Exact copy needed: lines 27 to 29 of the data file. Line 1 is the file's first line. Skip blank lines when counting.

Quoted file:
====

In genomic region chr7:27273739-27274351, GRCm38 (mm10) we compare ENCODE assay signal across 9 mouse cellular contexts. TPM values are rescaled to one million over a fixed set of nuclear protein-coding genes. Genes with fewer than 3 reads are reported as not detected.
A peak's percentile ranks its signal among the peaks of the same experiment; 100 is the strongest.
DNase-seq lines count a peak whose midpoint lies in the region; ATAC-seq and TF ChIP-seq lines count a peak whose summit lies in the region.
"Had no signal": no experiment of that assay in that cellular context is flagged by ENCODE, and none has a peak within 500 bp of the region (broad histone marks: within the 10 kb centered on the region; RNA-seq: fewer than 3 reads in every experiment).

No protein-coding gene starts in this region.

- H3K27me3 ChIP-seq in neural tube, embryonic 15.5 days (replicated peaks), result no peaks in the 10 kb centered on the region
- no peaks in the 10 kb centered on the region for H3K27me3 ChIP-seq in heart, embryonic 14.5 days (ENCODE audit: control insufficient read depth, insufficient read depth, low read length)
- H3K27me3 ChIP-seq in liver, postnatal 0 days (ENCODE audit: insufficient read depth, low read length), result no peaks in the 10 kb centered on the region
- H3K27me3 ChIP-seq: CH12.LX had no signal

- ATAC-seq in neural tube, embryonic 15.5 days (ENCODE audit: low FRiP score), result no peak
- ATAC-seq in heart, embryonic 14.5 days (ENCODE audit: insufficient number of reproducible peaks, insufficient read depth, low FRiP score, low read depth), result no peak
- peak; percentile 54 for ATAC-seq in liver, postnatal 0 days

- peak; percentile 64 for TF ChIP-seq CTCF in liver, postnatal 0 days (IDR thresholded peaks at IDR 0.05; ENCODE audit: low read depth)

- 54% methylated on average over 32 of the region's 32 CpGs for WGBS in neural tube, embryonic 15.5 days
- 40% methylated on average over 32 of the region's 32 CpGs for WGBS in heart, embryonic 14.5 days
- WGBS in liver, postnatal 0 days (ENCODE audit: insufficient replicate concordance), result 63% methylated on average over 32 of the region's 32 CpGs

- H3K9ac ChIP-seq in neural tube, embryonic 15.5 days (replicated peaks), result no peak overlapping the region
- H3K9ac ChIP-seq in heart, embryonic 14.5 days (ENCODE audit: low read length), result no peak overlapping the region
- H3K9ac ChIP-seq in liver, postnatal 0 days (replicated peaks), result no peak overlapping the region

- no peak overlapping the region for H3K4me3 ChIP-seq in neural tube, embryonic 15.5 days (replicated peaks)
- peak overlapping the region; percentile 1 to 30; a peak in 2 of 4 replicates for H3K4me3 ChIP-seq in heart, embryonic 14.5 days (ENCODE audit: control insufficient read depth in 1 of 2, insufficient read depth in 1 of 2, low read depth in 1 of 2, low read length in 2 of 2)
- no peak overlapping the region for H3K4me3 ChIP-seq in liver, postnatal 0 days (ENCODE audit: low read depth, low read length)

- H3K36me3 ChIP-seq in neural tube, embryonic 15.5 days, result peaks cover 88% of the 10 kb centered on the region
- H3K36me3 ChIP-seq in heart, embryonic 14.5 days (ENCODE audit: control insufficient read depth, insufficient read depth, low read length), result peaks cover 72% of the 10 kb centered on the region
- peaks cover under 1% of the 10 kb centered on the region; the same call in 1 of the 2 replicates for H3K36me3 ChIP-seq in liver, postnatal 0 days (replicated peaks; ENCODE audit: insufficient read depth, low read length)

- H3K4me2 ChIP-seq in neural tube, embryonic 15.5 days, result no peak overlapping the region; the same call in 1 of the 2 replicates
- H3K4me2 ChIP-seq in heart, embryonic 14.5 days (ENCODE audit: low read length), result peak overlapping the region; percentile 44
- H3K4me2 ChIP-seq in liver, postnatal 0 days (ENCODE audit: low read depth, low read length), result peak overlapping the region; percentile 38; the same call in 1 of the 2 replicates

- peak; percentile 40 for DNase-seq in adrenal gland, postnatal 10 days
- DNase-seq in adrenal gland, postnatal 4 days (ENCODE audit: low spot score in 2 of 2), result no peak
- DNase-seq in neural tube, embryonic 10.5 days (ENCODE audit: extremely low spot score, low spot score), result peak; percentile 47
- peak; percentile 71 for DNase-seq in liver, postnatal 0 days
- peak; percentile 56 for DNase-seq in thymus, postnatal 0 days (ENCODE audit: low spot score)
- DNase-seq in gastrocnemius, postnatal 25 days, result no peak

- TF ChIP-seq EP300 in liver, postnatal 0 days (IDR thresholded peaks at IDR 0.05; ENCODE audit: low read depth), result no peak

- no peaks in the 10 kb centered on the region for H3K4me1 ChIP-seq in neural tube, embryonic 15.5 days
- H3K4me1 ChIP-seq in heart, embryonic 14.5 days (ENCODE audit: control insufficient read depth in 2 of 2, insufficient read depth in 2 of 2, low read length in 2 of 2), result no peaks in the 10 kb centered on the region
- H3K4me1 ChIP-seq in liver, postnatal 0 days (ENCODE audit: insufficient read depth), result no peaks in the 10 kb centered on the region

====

- H3K4me2 ChIP-seq in heart, embryonic 14.5 days (ENCODE audit: low read length), result peak overlapping the region; percentile 44
- H3K4me2 ChIP-seq in liver, postnatal 0 days (ENCODE audit: low read depth, low read length), result peak overlapping the region; percentile 38; the same call in 1 of the 2 replicates

- peak; percentile 40 for DNase-seq in adrenal gland, postnatal 10 days